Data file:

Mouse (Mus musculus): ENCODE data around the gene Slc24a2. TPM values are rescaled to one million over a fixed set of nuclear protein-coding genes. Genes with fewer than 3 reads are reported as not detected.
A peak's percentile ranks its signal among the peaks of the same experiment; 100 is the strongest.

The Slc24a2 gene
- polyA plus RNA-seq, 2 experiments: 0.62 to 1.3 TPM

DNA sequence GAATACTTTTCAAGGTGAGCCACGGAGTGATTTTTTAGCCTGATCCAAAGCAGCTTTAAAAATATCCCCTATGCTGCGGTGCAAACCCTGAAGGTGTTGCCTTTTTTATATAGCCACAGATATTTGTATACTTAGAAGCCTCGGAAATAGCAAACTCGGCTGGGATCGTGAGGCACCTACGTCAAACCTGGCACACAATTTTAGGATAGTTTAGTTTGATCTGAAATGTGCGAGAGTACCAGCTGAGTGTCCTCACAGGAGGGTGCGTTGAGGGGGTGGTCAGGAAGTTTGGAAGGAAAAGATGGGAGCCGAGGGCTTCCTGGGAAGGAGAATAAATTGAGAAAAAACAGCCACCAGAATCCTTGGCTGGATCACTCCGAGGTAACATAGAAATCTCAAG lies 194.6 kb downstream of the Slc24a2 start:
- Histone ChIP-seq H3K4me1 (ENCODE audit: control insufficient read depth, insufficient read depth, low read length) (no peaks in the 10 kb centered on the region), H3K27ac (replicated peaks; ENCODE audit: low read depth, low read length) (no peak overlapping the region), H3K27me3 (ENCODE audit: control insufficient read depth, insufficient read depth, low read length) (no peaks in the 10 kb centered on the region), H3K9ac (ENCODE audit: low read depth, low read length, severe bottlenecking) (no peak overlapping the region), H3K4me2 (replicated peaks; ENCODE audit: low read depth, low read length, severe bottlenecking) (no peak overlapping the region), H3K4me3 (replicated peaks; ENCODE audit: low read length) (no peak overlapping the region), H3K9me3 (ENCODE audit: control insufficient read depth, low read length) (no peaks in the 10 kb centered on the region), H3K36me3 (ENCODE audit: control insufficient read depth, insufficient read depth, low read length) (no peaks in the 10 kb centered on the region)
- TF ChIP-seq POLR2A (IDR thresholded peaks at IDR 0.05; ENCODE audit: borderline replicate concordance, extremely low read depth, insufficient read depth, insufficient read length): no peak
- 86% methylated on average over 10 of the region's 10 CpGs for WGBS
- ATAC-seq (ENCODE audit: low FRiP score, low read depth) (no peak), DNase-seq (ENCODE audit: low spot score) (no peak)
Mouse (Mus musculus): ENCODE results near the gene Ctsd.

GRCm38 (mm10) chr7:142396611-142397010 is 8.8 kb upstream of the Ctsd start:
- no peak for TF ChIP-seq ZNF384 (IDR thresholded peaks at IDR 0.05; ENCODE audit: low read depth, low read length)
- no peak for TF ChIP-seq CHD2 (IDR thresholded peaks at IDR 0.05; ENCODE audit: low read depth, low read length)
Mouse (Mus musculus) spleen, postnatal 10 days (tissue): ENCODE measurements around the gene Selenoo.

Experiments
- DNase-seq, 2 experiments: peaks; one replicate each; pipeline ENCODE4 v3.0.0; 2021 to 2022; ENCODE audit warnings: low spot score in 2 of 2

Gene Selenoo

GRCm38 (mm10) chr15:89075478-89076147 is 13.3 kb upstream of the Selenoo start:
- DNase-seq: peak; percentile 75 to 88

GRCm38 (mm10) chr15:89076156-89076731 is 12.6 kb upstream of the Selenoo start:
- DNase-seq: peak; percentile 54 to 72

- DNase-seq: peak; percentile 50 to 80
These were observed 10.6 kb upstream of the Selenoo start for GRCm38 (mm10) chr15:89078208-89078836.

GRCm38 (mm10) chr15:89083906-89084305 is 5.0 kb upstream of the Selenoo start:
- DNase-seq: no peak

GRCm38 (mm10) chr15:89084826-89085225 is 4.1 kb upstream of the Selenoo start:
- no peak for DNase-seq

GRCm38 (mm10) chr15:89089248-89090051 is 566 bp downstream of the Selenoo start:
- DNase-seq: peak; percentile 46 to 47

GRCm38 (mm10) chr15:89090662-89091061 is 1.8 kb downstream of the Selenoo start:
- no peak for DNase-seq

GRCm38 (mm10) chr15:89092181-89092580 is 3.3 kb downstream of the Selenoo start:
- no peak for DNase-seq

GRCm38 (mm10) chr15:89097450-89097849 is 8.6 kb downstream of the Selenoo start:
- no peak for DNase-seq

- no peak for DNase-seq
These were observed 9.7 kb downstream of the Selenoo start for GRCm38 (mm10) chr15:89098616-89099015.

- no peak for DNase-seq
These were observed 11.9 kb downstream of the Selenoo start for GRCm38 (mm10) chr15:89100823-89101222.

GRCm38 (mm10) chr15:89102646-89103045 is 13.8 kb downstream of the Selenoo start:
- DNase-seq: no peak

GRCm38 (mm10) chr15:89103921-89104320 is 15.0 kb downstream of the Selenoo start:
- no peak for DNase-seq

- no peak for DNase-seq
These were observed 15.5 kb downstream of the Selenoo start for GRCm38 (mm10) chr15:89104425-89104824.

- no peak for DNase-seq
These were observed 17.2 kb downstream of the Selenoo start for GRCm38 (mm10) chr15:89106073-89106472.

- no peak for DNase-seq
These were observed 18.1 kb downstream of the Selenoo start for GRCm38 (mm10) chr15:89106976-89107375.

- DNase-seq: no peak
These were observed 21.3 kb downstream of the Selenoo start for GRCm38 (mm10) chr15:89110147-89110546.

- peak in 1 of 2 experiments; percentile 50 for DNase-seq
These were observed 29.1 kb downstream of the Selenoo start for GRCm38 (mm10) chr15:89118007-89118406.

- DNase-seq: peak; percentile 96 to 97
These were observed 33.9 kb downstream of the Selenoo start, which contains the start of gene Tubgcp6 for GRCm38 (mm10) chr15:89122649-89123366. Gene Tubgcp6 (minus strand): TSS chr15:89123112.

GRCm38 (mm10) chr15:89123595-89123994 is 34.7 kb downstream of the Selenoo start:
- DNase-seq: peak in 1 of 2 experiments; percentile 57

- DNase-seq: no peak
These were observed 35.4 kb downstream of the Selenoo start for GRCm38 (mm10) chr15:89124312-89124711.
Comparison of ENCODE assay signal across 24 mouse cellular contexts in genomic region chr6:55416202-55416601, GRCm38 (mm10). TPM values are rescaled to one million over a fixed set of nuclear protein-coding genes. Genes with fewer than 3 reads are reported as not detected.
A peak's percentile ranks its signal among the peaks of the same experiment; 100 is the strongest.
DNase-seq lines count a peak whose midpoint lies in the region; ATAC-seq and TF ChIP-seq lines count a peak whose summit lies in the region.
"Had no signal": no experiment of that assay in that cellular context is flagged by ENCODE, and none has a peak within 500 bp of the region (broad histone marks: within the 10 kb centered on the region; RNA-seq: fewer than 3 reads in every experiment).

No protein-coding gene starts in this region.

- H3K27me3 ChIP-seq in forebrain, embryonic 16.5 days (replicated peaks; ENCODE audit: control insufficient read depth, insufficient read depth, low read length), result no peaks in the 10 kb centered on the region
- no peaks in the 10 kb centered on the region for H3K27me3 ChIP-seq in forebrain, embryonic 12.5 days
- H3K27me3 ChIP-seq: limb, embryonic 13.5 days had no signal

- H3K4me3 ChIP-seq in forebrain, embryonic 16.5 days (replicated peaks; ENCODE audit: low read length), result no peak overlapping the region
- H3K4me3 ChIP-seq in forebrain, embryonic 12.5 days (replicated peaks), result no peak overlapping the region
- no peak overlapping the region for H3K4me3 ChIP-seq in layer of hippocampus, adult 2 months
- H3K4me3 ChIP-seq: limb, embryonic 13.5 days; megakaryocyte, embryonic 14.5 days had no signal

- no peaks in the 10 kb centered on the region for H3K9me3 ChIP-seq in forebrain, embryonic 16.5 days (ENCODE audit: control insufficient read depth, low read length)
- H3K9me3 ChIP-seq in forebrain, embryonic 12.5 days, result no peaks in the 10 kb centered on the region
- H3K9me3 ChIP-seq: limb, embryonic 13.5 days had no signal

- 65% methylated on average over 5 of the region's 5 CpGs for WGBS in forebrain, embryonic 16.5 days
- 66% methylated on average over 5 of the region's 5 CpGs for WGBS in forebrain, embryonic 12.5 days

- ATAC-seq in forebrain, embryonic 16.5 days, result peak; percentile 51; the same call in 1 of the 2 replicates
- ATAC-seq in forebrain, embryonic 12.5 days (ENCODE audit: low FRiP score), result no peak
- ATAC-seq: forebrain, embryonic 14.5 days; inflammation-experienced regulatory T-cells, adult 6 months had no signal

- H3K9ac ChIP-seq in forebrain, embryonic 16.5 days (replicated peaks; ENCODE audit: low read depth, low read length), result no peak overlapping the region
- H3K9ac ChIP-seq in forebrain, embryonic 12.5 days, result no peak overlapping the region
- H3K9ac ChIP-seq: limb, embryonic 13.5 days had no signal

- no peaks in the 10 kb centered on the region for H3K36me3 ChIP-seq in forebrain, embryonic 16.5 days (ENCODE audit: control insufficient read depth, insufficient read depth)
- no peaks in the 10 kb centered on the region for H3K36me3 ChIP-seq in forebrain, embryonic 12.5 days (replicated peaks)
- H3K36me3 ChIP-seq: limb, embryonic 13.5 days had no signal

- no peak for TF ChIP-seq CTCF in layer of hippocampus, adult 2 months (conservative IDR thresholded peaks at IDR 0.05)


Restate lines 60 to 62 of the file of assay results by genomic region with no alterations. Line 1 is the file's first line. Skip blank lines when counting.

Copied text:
Comparison of ENCODE assay signal across 24 mouse cellular contexts in genomic region chr6:55416202-55416601, GRCm38 (mm10). TPM values are rescaled to one million over a fixed set of nuclear protein-coding genes. Genes with fewer than 3 reads are reported as not detected.
A peak's percentile ranks its signal among the peaks of the same experiment; 100 is the strongest.
DNase-seq lines count a peak whose midpoint lies in the region; ATAC-seq and TF ChIP-seq lines count a peak whose summit lies in the region.